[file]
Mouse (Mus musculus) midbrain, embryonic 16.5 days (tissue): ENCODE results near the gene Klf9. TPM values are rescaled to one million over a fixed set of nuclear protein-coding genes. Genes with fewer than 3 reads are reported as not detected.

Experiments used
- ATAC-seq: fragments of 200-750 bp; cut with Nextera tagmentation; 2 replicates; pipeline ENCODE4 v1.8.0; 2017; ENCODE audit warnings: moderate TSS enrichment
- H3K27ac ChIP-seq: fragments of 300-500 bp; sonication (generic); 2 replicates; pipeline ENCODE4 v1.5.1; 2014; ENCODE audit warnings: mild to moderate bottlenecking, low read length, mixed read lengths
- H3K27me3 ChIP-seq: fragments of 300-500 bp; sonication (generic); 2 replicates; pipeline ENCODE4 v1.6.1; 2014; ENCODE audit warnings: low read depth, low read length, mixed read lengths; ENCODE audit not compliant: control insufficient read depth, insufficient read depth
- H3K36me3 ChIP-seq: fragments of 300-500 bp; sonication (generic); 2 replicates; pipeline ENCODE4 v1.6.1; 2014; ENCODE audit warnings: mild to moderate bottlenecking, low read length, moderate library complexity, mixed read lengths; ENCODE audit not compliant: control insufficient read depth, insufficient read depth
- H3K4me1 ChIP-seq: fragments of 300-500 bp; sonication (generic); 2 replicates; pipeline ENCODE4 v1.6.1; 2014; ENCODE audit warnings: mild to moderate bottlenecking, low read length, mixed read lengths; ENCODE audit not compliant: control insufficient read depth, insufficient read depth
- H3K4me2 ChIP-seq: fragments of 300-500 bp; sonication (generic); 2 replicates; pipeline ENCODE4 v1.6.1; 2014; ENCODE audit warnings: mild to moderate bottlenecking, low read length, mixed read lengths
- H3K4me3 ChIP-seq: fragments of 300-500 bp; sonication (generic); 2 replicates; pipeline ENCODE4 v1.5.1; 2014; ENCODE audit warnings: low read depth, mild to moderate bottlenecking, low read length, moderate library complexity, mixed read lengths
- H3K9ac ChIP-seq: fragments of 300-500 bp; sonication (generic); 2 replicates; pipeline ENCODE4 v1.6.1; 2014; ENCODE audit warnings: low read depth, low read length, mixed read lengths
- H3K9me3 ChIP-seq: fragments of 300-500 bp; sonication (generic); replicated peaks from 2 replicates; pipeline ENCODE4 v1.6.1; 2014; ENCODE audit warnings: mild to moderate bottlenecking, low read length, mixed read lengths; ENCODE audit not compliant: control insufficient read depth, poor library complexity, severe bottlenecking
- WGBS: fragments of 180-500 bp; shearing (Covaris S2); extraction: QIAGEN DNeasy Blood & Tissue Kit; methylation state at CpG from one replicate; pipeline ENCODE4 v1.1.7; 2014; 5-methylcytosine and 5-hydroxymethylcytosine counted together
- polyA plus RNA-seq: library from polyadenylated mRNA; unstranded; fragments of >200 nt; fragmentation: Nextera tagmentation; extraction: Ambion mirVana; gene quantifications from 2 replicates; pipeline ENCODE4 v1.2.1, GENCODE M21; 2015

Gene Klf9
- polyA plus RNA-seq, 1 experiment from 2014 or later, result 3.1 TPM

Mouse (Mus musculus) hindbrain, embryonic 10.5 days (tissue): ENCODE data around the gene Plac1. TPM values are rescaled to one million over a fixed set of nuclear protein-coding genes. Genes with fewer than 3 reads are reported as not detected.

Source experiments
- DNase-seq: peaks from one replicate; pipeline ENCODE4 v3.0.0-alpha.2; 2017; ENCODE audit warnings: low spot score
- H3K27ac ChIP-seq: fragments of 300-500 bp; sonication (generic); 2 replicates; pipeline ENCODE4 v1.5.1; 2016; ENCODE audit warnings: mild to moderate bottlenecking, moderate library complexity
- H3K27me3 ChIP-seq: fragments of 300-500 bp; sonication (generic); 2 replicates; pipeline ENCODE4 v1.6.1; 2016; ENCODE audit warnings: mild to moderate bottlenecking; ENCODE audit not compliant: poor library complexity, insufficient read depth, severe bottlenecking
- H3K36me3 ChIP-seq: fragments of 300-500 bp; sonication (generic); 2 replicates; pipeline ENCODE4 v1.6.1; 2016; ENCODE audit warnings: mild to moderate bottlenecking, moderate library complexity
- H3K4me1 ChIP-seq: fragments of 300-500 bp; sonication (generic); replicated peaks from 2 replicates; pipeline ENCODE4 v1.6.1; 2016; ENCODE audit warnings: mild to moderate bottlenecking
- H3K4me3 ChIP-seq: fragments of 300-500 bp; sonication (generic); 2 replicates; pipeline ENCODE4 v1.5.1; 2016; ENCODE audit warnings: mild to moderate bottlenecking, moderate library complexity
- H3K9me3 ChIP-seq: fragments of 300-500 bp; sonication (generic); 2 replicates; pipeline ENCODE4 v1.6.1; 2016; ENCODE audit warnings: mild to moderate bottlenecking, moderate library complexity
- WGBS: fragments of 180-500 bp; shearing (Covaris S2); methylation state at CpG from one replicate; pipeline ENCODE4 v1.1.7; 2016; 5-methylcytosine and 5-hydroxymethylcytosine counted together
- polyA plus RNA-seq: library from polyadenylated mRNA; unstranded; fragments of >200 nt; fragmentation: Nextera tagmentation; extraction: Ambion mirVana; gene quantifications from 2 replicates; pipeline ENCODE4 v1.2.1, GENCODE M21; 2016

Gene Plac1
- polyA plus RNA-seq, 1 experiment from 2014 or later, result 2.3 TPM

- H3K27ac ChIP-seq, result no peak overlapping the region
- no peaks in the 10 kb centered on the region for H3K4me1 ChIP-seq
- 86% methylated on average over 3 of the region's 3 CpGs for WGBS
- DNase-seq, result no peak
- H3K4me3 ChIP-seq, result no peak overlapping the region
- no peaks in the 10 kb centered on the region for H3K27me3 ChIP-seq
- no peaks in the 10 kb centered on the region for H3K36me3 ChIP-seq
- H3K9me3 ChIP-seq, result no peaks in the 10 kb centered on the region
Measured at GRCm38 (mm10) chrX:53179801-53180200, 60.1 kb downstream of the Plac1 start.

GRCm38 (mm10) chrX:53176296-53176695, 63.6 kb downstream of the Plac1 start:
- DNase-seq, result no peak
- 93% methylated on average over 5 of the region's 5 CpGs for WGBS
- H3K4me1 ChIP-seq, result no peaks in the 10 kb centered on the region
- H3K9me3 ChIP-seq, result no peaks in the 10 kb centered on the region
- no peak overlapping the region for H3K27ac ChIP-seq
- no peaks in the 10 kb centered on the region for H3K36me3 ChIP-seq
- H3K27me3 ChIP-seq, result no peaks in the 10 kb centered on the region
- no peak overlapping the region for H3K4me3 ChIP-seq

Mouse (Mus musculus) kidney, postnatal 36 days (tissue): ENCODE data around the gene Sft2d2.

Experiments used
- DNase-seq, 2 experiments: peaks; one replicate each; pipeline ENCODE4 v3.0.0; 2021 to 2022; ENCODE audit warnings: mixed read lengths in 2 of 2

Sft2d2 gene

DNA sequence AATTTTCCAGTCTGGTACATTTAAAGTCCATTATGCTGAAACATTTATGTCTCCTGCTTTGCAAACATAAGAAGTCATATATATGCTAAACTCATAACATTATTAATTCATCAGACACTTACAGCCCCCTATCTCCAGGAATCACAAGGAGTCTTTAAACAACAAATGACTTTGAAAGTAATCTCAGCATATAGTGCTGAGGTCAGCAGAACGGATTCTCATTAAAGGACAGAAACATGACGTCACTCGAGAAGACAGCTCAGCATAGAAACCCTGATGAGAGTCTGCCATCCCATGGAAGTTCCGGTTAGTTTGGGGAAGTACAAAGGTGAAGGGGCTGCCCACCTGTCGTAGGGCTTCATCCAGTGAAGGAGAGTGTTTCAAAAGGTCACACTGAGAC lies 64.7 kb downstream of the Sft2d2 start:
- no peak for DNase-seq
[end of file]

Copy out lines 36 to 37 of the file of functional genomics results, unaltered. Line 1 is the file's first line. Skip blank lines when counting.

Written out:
- H3K9me3 ChIP-seq, result no peaks in the 10 kb centered on the region
Measured at GRCm38 (mm10) chrX:53179801-53180200, 60.1 kb downstream of the Plac1 start.